SRI LANKAN CULTURES: AN INTERDISCIPLINARY 
APPROACH 

ANTH 498B, FIELD METHODS IN ETHNOLOGY: 
DIRECTED STUDIES IN SRI LANKAN CULTURE, 

3 CREDITS. 

ANTH 499B, FIELD METHODS IN ARCHEOLOGY, 

4 CREDITS. 

ARTH 498A, DIRECTED STUDIES IN ART HISTORY I: 
SRI LANKAN ART HISTORY, 3 CREDITS. 
ARTH 499A, DIRECTED STUDIES IN ART HISTORY II: 
INDEPENDENT FIELD STUDIES, 3 CREDITS 

JUNE 5 THROUGH AUGUST 14. SPECIAL FEE IN 
ADDITION TO TUITION: $1,992.00 INCLUDING AIR FARE, 
IN-COUNTRY TRAVEL, ROOM AND BOARD, AND 
SPECIAL PROGRAM FEE TOTAL COST, INCLUDING TUI- 
TION FOR TEN CREDITS. APPROXIMATELY $2,502.00. 

Gail Weigl, and staff from the University of Kaleniya. 

A unique summer study abroad program available to 
graduate and undergraduate students who want to study an 
exotic island culture, its history, art and archeology. Sri 
Lanka is among the most politically and socially advanced 
nations of Asia, a nation wherein Buddhist and Hindu tradi- 
tions remain vital to the unique blend of ancient and 
modern civilization that is Sri Lanka today. 



23 



This program, jointly sponsored by the University of 
Maryland, College Park, and the University of Kaleniya, Sri 
Lanka, is designed to introduce students to traditional Sri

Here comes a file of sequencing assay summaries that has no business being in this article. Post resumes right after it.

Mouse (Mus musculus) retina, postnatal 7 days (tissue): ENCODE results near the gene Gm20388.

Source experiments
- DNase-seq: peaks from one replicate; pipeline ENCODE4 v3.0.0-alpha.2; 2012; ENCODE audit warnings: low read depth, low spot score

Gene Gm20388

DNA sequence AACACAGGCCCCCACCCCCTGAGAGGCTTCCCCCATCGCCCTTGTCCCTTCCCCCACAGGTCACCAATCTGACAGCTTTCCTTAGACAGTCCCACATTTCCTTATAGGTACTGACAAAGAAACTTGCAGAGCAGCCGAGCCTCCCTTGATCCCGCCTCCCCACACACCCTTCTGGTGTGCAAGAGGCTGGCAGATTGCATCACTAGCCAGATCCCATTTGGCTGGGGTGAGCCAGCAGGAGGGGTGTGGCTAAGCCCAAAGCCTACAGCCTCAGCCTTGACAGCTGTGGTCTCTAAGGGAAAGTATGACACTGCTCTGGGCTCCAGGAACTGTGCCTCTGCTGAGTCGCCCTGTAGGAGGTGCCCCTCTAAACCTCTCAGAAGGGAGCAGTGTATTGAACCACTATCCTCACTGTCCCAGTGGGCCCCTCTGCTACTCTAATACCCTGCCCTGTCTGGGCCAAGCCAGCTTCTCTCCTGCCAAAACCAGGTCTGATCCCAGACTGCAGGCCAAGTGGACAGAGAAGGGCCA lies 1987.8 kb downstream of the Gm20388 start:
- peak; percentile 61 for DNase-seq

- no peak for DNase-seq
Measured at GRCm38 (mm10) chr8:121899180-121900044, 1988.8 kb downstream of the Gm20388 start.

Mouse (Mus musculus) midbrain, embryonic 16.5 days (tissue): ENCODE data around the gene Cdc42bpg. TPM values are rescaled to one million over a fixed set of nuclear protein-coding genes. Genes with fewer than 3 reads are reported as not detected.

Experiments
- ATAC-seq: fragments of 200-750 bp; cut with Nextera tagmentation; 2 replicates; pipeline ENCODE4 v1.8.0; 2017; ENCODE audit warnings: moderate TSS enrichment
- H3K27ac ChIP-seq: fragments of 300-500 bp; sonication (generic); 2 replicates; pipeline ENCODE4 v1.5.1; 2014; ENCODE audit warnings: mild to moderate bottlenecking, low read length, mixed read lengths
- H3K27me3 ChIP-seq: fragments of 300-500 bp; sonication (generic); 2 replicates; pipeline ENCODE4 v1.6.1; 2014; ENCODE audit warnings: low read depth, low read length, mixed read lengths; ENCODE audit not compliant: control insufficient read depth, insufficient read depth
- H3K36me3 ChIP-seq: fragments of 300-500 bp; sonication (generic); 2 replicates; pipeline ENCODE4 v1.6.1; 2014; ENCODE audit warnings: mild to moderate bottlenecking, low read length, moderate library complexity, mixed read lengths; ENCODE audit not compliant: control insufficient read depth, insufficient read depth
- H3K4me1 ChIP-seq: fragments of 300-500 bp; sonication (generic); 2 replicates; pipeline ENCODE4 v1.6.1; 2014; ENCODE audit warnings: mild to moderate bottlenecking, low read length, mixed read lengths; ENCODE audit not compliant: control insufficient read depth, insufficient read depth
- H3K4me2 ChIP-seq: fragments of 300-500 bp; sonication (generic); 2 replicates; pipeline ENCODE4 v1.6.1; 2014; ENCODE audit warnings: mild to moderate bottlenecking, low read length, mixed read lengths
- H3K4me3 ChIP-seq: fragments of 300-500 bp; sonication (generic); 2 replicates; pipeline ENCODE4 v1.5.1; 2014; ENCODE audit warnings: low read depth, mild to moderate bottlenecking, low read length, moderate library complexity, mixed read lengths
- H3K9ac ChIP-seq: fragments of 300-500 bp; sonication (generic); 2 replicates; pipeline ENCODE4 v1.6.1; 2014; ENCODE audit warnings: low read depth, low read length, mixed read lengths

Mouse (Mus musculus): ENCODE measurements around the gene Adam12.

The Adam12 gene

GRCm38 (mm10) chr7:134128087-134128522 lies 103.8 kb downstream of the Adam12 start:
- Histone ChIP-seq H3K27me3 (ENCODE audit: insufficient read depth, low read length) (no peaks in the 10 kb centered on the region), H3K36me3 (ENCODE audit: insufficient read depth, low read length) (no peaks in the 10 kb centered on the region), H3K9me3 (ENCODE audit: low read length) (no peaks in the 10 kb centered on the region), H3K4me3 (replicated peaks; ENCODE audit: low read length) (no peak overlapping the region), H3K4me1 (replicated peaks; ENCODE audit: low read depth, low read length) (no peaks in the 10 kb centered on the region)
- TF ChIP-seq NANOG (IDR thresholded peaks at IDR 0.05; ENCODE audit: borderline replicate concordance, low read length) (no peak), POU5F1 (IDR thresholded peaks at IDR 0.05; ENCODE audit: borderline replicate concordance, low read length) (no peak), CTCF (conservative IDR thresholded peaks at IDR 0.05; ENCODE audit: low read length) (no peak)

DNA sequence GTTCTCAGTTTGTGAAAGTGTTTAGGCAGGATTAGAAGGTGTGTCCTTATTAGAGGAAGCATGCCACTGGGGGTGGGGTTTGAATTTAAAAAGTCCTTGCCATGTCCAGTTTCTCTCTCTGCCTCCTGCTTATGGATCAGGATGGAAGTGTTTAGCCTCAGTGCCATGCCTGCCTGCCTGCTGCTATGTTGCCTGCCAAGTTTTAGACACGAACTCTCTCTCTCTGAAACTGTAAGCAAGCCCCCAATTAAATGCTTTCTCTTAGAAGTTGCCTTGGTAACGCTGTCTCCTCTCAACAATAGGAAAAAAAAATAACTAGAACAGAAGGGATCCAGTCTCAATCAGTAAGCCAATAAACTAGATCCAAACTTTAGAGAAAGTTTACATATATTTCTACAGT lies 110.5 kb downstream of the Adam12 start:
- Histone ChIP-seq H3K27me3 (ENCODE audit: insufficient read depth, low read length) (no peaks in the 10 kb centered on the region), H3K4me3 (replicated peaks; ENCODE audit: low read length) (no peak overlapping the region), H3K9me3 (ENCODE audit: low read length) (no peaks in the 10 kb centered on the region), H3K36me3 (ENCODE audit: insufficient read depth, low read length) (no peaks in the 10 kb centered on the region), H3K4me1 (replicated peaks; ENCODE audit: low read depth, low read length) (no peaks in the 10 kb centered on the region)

Lankan culture through lecture, field trips and independent 
field studies. There will be an opportunity for archeological 
field work. The program will include three courses for a 
total of 9-10 credits: ANTH 498B, Sri Lanka Culture; ARTH 
498A, Sri Lankan Art History; and ARTH 499A, Independent 
Field Studies. Student who wish to have the archeological 
experience will substitute ANTH 499B. Both Anthropology 
courses will require a research paper to be submitted to the 
Department of Anthropology at College Park. 

Inquiries and applications should be addressed to Valerie 
Woolston and Rick Weaver, Office of International Educa- 
tion Services, North Administration Building, University of 
Maryland, College Park, Maryland 20742. Telephone (301) 
454-3043. 




DIVISION OF ARTS 
AND HUMANITIES 



College of Journalism 

SIXTH ANNUAL UNIVERSITY OF MARYLAND 
SCHOOL PRESS WORKSHOP. 

SCHOOL PRESS WORKSHOP I, WRITING AND 
EDITING. JUNE 22 THROUCH JUNE 26. 
MTWTh, 9:30-5:00. SPECIAL FEE: $50.00 
SCHOOL PRESS WORKSHOP II, LAYOUT AND 
GRAPHICS. JUNE 29 THROUGH JULY 2. 
MTWTh, 9:30 A.M.-5:00 P.M. SPECIAL FEE: $40.00 
For the sixth year the College will provide an intensive 
program in publishing a high school newspaper-news- 
magazine. The program, featuring nationally known 
journalists and educators, focuses on newswriting,